Sunday reprieve for goods vehicles
Repairs on for smooth flow
- Published 10.09.18
Calcutta: Trucks, including ones with 20 or more wheels, entered and left Calcutta throughout Sunday as police lifted the curb on their movement for the weekend but transporters complained that police prevented goods vehicles from entering the city through Dunlop.
"Trucks carrying essential commodities usually enter Calcutta through two points - Vidyasagar Setu and Nivedita Setu. The vehicles that took the Nivedita Setu route were stopped at Dunlop and were not allowed to proceed further," said Inderjit Singh Sekhon, a transporter.
An officer of the Barrackpore commissionerate denied the charge. "May be the police delayed the movement of trucks because of snarls but they didn't completely stop the movement of trucks," the officer said.
The Calcutta Municipal Corporation has started repairing several roads in the port area, such as Old Goragacha Road and Hoboken Road, so that buses and other vehicles that are being diverted following the collapse can stay away from Hyde Road and Circular Garden Reach Road, through which trucks ply to and from the port in the afternoon.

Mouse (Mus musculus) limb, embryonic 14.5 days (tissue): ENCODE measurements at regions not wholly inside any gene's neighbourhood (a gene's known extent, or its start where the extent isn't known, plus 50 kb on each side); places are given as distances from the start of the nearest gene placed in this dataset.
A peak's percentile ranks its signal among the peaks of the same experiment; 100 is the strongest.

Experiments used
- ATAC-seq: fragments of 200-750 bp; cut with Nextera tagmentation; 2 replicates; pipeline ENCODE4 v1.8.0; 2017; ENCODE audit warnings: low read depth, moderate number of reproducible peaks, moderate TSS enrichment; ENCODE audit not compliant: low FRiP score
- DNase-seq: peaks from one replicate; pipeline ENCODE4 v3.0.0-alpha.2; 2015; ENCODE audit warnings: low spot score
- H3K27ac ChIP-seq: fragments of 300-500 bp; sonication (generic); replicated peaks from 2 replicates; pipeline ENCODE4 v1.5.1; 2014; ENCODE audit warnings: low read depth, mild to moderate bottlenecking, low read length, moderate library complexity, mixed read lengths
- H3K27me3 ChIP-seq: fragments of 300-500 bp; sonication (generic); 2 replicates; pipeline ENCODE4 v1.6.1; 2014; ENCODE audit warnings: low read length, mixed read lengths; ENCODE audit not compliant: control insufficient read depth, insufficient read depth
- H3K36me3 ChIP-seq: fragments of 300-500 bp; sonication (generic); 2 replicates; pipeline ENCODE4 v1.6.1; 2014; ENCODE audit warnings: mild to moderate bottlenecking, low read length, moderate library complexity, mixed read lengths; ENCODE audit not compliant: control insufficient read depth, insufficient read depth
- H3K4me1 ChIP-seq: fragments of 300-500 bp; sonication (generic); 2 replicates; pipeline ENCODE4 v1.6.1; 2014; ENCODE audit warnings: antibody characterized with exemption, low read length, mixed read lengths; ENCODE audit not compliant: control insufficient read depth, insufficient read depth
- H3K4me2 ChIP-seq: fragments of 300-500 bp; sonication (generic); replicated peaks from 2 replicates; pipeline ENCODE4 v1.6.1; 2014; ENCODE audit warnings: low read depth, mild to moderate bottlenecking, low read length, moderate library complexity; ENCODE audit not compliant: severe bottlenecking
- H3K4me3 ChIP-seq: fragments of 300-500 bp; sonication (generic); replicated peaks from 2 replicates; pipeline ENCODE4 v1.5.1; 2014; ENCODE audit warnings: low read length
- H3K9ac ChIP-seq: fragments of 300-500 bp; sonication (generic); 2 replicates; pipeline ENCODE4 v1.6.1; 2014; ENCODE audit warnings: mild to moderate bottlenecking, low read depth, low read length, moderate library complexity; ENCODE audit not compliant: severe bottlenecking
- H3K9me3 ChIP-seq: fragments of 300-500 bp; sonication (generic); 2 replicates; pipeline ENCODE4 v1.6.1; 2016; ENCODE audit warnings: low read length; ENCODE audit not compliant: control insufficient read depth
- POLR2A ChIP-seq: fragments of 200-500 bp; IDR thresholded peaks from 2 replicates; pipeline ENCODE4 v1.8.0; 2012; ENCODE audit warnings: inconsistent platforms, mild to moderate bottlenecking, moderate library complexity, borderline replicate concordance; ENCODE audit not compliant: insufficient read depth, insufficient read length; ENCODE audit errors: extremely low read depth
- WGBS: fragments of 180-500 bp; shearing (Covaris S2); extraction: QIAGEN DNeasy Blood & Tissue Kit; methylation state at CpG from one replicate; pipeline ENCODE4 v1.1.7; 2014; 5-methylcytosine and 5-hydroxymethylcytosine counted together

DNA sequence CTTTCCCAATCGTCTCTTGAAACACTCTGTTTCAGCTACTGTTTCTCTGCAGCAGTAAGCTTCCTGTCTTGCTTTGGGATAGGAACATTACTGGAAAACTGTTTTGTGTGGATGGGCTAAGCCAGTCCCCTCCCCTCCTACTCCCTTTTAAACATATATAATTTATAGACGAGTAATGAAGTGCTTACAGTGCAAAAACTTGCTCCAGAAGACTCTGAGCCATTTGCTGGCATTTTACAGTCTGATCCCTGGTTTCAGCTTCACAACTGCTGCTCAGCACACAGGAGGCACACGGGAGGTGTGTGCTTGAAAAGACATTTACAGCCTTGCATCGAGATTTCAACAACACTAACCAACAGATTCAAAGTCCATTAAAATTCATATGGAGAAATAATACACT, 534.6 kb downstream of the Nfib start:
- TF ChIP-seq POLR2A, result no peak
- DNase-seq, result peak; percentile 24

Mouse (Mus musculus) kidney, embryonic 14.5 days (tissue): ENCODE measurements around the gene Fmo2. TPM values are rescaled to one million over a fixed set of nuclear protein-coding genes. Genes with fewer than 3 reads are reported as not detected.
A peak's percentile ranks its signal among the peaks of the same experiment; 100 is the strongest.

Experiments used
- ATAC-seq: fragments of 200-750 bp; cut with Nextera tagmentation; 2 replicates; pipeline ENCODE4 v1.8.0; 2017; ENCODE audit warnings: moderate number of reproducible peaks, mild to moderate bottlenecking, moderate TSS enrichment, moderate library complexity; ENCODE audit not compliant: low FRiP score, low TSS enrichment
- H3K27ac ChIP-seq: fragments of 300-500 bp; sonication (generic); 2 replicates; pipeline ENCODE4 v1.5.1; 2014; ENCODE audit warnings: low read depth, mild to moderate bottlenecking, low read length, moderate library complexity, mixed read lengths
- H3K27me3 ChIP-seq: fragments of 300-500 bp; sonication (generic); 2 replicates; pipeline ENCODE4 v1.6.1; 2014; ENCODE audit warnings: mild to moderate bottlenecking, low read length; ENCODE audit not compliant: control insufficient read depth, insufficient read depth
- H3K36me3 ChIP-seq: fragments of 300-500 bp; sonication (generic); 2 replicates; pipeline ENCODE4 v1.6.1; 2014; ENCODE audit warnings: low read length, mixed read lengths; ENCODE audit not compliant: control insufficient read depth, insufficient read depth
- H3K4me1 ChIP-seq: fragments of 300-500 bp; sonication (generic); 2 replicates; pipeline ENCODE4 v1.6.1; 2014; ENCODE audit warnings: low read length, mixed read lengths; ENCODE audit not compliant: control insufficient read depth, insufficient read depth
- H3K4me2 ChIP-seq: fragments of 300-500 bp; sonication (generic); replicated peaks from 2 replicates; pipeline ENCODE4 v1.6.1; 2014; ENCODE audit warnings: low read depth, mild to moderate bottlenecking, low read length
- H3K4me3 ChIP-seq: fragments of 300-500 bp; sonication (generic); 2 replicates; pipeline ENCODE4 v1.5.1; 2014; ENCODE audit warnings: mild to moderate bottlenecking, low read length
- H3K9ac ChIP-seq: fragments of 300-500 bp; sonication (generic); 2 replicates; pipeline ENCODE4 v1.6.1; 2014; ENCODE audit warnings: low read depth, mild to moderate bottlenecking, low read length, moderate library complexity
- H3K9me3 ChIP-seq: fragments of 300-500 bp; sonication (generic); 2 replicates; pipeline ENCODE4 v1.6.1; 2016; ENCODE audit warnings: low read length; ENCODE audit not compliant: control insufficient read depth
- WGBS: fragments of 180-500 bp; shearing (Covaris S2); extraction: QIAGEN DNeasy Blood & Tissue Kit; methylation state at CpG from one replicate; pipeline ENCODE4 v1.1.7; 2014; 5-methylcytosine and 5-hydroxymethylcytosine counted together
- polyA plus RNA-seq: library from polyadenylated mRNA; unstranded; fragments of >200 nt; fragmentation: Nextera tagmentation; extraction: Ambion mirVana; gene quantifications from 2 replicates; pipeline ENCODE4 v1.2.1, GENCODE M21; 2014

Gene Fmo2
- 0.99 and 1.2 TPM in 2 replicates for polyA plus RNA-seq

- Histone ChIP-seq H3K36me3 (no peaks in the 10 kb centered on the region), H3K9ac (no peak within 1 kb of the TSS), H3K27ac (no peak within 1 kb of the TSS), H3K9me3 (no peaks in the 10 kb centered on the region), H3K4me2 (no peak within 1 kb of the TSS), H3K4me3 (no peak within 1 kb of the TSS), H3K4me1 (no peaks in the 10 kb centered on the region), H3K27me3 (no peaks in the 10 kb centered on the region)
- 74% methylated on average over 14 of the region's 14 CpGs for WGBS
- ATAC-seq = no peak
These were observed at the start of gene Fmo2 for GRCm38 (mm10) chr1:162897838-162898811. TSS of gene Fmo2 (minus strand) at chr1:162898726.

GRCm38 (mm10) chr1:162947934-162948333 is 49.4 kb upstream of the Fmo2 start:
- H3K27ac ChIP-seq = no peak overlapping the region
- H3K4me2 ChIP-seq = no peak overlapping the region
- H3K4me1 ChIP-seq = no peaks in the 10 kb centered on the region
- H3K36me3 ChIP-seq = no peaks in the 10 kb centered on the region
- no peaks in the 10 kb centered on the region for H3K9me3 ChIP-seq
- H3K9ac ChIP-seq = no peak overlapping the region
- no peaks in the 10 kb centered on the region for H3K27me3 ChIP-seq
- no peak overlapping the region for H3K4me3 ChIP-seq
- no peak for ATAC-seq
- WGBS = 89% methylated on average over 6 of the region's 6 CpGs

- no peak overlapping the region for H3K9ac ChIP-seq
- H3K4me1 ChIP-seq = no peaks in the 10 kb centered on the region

On the first two days after the collapse of the Majerhat bridge on Tuesday afternoon, the period during which goods vehicles could ply in the city had been curtailed to 11pm-to-6am, from the earlier 11pm-to-8am. On Friday, this was relaxed to 10pm-to-6am.
Police had said port-bound trucks would be allowed to ply between noon and 4pm, like before. On Saturday, the police announced that all restrictions on goods vehicles would stand withdrawn on the weekends.
Metro found 22-wheelers plying down Hyde Road on Sunday. "Trucks that had reached places like Dankuni or Kharagpur were allowed to come to the port, unload their goods and leave by Sunday night," an officer said.
Immediately after the collapse, chief minister Mamata Banerjee had announced a ban on the movement of trucks with 20 or more wheels in Calcutta.
Sekhon and other transporters alleged there was still a lack of clarity on the movement of trucks. "The police have said trucks carrying essential commodities should call the traffic control room if they face any problem. Do you think truckers have the numbers of the control room? Trained cops should be posted at crucial points to guide truckers to their destinations," a transporter said.
The lifting of the curbs for the weekend meant brisk business at the port.
Port officials said 1,450 trucks had loaded and unloaded goods on Saturday and another 1,500 on Sunday. The numbers were far less on Thursday and Friday.
"About 6,500 containers are still lying unattended at the port," an official said.
Port officials fear trade would again be hampered once the curbs are back on Monday.